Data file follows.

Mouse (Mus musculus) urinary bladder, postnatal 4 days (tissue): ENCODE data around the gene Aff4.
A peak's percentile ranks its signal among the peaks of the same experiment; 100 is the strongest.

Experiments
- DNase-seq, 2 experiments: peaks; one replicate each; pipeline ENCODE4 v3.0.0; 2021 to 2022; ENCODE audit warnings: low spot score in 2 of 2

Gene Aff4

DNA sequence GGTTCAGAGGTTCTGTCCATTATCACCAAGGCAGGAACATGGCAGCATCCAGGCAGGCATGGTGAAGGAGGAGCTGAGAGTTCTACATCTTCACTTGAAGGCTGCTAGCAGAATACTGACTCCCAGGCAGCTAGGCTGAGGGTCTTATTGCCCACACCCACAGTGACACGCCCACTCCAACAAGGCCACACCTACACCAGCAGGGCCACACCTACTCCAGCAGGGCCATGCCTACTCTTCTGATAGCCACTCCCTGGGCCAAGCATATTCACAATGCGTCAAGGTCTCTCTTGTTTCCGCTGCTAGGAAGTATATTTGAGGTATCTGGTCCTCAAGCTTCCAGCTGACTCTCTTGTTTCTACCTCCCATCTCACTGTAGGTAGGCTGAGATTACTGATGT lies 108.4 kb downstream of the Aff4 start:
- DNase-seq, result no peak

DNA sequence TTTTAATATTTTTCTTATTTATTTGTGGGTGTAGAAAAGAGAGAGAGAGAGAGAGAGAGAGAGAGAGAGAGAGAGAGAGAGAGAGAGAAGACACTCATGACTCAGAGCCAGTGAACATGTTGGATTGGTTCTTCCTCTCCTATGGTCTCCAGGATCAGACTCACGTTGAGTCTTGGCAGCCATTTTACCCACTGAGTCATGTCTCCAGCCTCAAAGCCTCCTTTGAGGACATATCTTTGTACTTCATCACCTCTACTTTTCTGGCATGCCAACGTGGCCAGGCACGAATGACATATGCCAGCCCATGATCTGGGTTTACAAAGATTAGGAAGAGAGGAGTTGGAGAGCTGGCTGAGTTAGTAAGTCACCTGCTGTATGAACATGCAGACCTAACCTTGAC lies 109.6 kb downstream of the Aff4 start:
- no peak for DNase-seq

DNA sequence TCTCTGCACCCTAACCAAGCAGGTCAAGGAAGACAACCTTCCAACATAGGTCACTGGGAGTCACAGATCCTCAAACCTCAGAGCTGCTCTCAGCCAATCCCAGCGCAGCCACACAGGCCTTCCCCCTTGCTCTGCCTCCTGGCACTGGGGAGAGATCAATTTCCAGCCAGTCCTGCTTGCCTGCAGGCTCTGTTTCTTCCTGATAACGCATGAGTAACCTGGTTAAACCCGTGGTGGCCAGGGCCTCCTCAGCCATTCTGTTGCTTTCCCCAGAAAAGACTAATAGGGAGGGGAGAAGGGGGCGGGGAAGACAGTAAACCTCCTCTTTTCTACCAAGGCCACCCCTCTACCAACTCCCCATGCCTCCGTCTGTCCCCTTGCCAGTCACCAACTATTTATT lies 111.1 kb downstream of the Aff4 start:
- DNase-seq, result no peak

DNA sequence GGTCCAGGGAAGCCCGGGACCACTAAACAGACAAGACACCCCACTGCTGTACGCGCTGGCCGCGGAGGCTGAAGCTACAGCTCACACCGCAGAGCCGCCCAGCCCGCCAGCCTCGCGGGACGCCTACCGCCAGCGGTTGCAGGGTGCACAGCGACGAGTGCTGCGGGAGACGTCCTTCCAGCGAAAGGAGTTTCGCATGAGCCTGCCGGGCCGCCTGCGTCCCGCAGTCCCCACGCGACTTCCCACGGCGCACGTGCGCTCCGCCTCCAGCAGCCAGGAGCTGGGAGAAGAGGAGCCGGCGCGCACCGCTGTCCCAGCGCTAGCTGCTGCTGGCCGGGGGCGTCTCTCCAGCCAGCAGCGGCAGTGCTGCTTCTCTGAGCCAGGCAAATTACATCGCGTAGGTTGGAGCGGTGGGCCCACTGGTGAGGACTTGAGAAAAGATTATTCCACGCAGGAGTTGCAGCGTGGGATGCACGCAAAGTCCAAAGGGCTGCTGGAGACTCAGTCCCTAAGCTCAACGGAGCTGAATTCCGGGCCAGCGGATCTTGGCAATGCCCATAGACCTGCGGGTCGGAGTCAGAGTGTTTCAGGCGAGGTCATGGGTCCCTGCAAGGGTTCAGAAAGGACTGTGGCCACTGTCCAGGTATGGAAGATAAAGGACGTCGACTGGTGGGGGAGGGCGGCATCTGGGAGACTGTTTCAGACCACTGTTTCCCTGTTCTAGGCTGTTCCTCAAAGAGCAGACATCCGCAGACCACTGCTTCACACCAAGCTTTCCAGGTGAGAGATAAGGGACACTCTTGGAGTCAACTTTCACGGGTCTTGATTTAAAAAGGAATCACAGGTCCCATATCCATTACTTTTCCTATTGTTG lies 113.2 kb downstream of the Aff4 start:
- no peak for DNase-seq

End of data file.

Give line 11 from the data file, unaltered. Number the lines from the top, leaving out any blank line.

- DNase-seq, result no peak